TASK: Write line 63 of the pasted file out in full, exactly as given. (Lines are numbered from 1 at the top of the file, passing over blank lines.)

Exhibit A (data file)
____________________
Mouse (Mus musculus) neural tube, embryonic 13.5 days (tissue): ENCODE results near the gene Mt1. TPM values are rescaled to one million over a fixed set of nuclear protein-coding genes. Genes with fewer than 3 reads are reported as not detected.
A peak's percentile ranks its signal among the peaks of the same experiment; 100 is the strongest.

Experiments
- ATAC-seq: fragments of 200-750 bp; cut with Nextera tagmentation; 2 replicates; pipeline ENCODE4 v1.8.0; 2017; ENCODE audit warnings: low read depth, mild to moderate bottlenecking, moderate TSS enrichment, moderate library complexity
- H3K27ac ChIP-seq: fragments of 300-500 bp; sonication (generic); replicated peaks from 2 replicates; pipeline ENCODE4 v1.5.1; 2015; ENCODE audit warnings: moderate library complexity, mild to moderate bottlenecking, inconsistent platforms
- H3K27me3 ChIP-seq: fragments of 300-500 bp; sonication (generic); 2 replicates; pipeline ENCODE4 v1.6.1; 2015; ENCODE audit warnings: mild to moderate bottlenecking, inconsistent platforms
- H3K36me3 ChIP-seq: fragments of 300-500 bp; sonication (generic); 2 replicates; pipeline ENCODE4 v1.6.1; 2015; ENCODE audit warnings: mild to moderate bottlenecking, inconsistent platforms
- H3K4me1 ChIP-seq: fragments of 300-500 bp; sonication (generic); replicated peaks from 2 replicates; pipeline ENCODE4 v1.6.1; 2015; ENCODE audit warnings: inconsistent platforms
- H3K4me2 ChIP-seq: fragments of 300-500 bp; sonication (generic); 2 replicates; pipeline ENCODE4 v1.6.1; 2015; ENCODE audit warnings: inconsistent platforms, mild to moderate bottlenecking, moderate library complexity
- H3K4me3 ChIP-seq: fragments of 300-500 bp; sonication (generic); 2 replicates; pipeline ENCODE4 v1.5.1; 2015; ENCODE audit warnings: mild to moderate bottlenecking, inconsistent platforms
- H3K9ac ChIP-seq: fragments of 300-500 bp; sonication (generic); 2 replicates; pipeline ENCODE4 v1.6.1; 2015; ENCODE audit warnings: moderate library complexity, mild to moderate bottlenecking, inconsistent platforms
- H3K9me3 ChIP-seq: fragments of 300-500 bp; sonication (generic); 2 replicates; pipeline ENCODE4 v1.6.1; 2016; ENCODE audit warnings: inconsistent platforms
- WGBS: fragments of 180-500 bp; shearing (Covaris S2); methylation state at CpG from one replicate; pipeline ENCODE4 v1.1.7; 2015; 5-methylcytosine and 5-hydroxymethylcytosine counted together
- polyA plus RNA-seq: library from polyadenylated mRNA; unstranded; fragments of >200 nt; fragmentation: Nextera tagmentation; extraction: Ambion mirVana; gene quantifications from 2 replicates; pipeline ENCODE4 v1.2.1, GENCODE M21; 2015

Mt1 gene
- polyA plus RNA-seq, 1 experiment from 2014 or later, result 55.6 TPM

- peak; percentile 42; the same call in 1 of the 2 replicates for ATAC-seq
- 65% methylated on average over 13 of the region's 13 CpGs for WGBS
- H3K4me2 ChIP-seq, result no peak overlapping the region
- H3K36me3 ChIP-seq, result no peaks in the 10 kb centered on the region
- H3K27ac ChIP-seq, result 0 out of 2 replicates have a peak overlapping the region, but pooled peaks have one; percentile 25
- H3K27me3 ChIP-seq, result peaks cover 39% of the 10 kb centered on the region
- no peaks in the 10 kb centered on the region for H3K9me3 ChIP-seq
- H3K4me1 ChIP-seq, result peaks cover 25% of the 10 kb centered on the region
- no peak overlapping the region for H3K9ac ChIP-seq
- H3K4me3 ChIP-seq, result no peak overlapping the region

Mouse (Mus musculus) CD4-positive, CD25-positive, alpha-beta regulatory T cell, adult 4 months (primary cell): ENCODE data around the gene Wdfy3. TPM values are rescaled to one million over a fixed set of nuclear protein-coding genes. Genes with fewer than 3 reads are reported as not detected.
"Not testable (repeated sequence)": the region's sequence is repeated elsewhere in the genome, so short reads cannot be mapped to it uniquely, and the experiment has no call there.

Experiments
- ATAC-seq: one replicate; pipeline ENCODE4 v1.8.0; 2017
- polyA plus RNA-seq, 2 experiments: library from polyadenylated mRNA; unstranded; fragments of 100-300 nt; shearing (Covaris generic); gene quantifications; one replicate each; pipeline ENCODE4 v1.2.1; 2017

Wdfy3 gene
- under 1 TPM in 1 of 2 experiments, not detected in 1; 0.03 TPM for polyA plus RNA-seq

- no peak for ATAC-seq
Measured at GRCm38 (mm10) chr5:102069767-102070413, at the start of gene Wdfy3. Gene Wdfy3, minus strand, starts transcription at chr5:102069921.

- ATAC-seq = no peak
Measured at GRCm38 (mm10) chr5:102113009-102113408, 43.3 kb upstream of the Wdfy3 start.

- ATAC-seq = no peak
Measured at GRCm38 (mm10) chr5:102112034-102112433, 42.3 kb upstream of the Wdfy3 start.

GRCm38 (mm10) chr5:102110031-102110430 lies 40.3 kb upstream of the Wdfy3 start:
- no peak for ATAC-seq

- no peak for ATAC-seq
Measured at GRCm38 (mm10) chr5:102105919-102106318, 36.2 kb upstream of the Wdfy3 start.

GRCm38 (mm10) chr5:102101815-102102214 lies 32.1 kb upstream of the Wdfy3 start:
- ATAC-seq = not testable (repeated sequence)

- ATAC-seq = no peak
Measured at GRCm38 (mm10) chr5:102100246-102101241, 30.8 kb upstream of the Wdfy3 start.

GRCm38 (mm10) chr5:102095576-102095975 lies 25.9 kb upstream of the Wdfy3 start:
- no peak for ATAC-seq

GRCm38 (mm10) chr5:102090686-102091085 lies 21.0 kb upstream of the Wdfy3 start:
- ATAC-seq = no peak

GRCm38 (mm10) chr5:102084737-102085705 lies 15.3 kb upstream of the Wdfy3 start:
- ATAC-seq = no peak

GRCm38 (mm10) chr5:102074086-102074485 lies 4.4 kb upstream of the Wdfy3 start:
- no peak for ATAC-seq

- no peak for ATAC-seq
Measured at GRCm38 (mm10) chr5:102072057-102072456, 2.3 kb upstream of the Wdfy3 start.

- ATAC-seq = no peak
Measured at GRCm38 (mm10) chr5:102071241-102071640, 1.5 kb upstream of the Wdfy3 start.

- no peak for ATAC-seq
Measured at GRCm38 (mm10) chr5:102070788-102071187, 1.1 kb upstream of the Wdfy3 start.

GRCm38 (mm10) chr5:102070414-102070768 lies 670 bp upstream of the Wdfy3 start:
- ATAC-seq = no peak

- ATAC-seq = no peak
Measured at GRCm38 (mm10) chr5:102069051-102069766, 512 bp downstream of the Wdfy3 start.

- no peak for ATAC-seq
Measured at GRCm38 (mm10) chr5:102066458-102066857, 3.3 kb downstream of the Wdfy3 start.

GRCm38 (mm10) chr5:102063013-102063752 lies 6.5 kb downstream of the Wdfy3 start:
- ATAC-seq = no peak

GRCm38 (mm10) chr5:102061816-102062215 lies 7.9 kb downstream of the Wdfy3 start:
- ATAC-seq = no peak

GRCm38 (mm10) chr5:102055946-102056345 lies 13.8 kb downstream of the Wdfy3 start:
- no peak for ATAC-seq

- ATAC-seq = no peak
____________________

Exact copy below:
- ATAC-seq = no peak